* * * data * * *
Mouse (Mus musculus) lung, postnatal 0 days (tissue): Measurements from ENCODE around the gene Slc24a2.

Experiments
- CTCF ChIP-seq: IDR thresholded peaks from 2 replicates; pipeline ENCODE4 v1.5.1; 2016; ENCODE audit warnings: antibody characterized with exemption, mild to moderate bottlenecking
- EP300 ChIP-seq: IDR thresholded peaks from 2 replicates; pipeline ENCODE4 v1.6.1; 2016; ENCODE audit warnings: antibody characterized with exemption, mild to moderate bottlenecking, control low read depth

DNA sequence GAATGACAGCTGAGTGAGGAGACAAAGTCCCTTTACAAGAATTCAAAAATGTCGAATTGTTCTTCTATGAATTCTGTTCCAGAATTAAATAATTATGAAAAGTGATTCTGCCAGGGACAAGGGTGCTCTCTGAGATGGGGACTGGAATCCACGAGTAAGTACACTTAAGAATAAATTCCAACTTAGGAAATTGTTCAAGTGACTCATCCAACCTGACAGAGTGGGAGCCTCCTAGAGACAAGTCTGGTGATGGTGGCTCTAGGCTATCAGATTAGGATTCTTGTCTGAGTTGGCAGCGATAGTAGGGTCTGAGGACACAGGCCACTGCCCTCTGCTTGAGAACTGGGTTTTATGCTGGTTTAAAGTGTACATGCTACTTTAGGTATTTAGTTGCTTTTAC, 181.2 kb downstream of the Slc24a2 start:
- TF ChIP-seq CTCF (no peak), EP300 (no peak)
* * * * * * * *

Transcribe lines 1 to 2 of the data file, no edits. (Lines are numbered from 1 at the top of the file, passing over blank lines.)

Mouse (Mus musculus) lung, postnatal 0 days (tissue): Measurements from ENCODE around the gene Slc24a2.

Experiments